Tim Raines: I think Tim Raines is a Hall of Famer, coke vials notwithstanding. He was dominant in his time, AND he was a compiler. He’s Rickey-lite, but Rickey was first ballot. And Rock had a better stolen base percentage than Rickey, by 4 or 5 points. Also lacks signature moments, which of course, is partly a reflection of being on some non-playoff teams.

Dale Murphy: I think Dale Murphy should be in. He won’t be, because his numbers look so bad cumulatively. But when he played, he was neck-in-neck with Mike Schmidt statistically for the bulk of his injury-shortened career.

Bert Blyleven: Blyleven is a compiler, and the compilers have gotten in (Don Sutton, for example). He was never the most dominant pitcher for even one season. To me, his strikeout/walk ratio is his most truly outstanding stat. I think there are other compilers who shouldn’t be in, but since they are, Blyleven should be with them.

Barry Larkin: I think Larkin was/is underappreciated. He’s not noticeably that much worse in terms of total career package than Yount or Ripken, both of whom were first ballot guys (Yount not by much). Taking 3 straight Gold Gloves while Ozzie Smith was still in the league is no small feat either. I’m amazed how many All Star teams Larkin made, and I know that carries weight with some voters. The Hall of Fame really isn’t for just the Piazzas of the world, based on prior votes. It appears to also include the consistently really good. Larkin was that, and I find it hard to prove that Larkin doesn't belong in the same general category as Yount and Ripken. So while he's not likely a first ballot guy (or even second or third, based on how Raines has fared these past two years), he could be an eighth or ninth ballot guy.

More to come.

Thursday, October 08, 2009

I'm Just Getting Warmed Up

I'm not saying it's never happened before, I'm just too tired to look right now. But have you ever seen a team use its Game 3 starter AND its Game 4 starter during the sixth and seventh innings of Game 2 of a playoff series, let alone a five game playoff series? Well, if you saw today's Phillies-Rockies game you did.

Phillies' starter Cole Hamels pitched five unspectacular innings, giving up four runs on seven hits, though he did strike out five and didn't walk anyone. One of those hits was a 2-run, 2-out home run to catcher Yorvit Torrealba, who had two home runs all year. Could Hamels have used more focus? Well, he left the stadium right after he left the game for a pinch hitter in the 5th inning, because his wife was in labor. Certainly understandable why his focus might not have been sharp.

But what happened next should give Phillies fans pregnant pause. Manager Charlie Manuel used Game 3 starter Joe Blanton for an inning. Fine, you say, he's just getting in work that he would have gotten in during a bullpen session anyway. Ok, I guess, but he is starting in two days, so you better hope he doesn't get hurt. Which brings us to the next decision, to use Game 4 starter J.A. Happ in the 7th inning. One line drive off the leg later, and the Phillies starting pitching is suddenly as iffy as the back end of their bullpen has been.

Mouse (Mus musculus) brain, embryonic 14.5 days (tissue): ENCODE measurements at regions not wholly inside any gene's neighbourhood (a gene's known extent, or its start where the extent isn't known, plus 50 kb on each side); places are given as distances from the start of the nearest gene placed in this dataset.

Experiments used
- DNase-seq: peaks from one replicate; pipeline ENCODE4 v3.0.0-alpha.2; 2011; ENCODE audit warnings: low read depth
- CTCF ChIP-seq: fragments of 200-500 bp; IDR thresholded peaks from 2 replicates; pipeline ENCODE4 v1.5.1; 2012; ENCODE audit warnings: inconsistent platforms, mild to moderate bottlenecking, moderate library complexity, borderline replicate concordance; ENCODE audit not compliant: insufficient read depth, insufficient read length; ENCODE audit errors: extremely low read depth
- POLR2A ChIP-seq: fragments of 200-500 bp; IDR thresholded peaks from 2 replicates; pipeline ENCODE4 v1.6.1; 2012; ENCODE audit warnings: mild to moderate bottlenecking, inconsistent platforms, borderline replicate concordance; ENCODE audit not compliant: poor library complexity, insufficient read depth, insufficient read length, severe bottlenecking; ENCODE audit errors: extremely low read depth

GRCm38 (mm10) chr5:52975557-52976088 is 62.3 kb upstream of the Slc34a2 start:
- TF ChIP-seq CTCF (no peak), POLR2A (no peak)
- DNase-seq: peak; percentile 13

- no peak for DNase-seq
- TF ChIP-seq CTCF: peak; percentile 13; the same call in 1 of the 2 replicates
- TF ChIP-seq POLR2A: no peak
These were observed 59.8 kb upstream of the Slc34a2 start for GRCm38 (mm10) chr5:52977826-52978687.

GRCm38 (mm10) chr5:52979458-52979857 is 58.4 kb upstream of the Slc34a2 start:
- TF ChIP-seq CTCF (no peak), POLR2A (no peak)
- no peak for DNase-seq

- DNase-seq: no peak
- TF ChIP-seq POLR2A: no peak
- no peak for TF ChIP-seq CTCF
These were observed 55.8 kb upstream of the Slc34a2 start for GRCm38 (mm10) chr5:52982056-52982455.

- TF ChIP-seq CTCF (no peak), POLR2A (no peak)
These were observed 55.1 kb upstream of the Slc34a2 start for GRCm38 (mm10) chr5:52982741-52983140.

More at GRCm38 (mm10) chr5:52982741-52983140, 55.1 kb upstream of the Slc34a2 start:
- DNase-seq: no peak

So now you have a team that doesn't know who's getting the ball to close games (Lidge? Madson? Bueller?). You don't know whether Happ will be able to go in Game 4. You don't know whether Hamels will regain his on again, off again crispness. The defending World Champs now head to Colorado, with the series tied 1-1, and Manuel has burned his ships to stay in the New World. As Lt. Colonel Frank Slade would say, "Now here's Charlie. He's come to the crossroads. He has chosen a path...Let him continue on his path."

Tuesday, March 24, 2009

Schill Out

Fitting for a guy who made a lot of noise, yesterday's retirement announcement by Curt Schilling has generated a lot of discussion about Schilling's place in baseball history. I have only read a few pieces today, and heard some radio chatter this morning, but I think the whole Hall of Fame debate is being viewed too narrowly. There are a lot more guys he needs to be compared to besides John Smoltz and Tom Glavine. I think Schilling's career numbers are very good, but if his candidacy is to be based on his career, then I think you have to ask: Is Kevin Brown a Hall of Famer? Is Orel Hersheiser a Hall of Famer? Is David Cone? Is Dwight Gooden? Chuck Finley? Bob Welch? Vida Blue? Not to mention another bunch of guys viewed as being light on the win totals (Jimmy Key, Frank Viola, Dave Stewart and Bret Saberhagen). And a bunch who are still going (Roy Oswalt, Roy Halladay, Tim Hudson, Johan Santana, Brandon Webb, Jake Peavy, CC Sabathia and Josh Beckett).

I'm not including Andy Pettitte because he's much closer to the end than the beginning relative to these other current guys, and I don't think he's got a shot (unless it's being administered by Brian McNamee).